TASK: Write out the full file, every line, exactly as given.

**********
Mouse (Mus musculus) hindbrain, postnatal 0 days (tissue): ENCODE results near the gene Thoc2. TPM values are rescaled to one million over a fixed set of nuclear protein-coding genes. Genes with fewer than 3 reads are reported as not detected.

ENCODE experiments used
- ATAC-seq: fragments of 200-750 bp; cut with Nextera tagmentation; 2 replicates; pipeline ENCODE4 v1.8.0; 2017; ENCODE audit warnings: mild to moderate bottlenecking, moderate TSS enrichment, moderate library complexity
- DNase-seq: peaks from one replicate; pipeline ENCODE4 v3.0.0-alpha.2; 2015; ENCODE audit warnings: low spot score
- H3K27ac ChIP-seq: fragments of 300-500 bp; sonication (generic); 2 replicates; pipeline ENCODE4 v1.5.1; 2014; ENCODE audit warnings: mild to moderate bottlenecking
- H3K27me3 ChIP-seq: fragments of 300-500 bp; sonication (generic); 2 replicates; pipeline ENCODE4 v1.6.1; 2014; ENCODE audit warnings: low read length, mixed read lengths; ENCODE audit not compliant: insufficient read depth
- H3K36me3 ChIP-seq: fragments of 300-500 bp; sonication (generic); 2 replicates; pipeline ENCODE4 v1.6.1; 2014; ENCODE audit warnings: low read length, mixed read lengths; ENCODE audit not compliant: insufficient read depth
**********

Mouse (Mus musculus) hindbrain, postnatal 0 days (tissue): ENCODE results near the gene Thoc2. TPM values are rescaled to one million over a fixed set of nuclear protein-coding genes. Genes with fewer than 3 reads are reported as not detected.

ENCODE experiments used
- ATAC-seq: fragments of 200-750 bp; cut with Nextera tagmentation; 2 replicates; pipeline ENCODE4 v1.8.0; 2017; ENCODE audit warnings: mild to moderate bottlenecking, moderate TSS enrichment, moderate library complexity
- DNase-seq: peaks from one replicate; pipeline ENCODE4 v3.0.0-alpha.2; 2015; ENCODE audit warnings: low spot score
- H3K27ac ChIP-seq: fragments of 300-500 bp; sonication (generic); 2 replicates; pipeline ENCODE4 v1.5.1; 2014; ENCODE audit warnings: mild to moderate bottlenecking
- H3K27me3 ChIP-seq: fragments of 300-500 bp; sonication (generic); 2 replicates; pipeline ENCODE4 v1.6.1; 2014; ENCODE audit warnings: low read length, mixed read lengths; ENCODE audit not compliant: insufficient read depth
- H3K36me3 ChIP-seq: fragments of 300-500 bp; sonication (generic); 2 replicates; pipeline ENCODE4 v1.6.1; 2014; ENCODE audit warnings: low read length, mixed read lengths; ENCODE audit not compliant: insufficient read depth